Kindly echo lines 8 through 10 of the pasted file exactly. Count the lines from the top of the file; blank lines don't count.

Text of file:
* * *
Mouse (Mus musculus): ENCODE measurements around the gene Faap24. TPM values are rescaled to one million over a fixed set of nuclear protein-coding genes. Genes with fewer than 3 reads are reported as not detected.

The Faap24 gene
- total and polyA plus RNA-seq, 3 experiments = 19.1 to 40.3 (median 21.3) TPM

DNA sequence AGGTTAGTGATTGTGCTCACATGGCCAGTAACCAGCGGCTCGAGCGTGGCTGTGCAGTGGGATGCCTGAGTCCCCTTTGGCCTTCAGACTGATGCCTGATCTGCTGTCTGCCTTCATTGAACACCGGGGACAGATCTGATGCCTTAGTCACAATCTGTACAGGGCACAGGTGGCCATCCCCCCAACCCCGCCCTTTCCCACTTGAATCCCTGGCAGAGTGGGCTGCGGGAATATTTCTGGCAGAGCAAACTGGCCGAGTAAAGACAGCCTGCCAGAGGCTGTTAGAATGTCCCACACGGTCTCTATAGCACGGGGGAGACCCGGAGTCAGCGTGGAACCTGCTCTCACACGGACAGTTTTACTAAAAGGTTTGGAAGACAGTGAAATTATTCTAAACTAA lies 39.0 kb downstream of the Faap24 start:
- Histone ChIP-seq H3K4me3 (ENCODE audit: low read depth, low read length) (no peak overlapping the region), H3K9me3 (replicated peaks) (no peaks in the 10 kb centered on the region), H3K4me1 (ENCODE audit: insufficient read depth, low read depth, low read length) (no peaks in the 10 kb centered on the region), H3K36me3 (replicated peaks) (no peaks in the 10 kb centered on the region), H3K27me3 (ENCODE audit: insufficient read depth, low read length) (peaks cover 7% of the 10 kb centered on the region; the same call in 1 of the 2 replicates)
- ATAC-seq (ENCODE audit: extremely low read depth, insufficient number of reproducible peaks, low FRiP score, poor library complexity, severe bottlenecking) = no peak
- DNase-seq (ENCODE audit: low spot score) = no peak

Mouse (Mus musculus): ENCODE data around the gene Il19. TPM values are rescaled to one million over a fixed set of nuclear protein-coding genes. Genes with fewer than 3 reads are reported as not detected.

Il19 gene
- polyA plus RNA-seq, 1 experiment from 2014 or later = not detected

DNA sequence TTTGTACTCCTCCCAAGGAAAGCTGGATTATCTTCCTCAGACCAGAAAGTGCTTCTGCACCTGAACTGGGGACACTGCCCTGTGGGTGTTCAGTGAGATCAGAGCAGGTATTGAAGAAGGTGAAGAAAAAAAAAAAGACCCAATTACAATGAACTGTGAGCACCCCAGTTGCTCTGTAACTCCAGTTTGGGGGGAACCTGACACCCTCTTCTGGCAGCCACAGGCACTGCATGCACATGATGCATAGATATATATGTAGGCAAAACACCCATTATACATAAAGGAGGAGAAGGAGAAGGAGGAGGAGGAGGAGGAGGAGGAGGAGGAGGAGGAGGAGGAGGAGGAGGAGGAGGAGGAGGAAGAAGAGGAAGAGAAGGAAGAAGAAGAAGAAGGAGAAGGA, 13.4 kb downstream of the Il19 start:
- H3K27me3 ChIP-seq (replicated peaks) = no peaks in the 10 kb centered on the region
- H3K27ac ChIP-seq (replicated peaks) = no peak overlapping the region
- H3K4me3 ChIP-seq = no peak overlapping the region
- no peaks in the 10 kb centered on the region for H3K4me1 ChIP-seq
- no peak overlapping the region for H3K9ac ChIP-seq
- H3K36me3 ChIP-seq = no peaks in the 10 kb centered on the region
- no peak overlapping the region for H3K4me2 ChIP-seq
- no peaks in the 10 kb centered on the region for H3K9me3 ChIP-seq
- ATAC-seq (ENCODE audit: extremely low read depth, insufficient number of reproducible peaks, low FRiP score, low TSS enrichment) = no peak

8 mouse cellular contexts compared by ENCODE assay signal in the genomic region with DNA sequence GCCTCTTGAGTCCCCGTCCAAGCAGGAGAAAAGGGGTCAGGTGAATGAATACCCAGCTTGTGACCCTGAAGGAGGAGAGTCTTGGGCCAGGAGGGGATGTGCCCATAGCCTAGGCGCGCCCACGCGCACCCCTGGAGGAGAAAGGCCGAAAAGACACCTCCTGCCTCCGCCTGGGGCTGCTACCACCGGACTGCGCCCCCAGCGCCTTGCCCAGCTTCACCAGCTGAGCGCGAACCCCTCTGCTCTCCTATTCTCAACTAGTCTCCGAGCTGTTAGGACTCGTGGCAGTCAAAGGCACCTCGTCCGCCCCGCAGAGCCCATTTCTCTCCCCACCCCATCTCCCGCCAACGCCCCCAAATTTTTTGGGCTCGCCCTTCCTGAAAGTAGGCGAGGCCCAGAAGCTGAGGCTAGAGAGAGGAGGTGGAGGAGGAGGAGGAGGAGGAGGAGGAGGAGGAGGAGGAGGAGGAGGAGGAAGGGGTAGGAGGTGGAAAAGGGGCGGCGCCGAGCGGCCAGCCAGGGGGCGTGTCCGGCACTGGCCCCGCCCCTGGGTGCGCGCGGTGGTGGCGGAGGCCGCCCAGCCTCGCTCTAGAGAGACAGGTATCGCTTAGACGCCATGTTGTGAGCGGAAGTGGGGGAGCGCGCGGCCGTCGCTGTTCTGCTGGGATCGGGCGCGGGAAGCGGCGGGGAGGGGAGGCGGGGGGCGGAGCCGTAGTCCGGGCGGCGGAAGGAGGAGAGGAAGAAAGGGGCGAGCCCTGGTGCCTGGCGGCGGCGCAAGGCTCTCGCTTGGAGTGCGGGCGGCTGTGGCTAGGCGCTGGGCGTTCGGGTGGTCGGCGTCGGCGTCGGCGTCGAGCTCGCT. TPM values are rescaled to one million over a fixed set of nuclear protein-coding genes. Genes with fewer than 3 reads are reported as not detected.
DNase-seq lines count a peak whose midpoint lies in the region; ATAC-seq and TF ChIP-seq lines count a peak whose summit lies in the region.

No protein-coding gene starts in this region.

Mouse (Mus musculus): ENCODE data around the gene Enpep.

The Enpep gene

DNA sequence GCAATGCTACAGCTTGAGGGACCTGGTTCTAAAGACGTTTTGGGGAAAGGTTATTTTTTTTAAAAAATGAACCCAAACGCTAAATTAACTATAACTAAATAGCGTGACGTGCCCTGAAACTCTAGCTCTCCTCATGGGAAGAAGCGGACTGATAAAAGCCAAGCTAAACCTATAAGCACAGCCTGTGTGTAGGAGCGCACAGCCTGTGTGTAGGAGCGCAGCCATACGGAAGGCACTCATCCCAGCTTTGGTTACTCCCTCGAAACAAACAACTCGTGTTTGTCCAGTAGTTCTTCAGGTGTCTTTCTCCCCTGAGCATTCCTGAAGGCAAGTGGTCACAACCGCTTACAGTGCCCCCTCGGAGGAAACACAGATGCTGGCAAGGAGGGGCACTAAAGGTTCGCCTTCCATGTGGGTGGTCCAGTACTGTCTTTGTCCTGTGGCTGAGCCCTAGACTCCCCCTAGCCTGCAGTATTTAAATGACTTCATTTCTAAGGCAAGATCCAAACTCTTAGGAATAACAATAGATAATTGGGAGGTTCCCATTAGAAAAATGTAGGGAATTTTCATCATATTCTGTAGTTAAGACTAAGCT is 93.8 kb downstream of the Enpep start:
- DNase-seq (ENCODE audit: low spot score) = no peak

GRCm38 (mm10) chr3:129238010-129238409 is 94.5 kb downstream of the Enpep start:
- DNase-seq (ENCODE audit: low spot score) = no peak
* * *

Mouse (Mus musculus): ENCODE data around the gene Il19. TPM values are rescaled to one million over a fixed set of nuclear protein-coding genes. Genes with fewer than 3 reads are reported as not detected.

Il19 gene
- polyA plus RNA-seq, 1 experiment from 2014 or later = not detected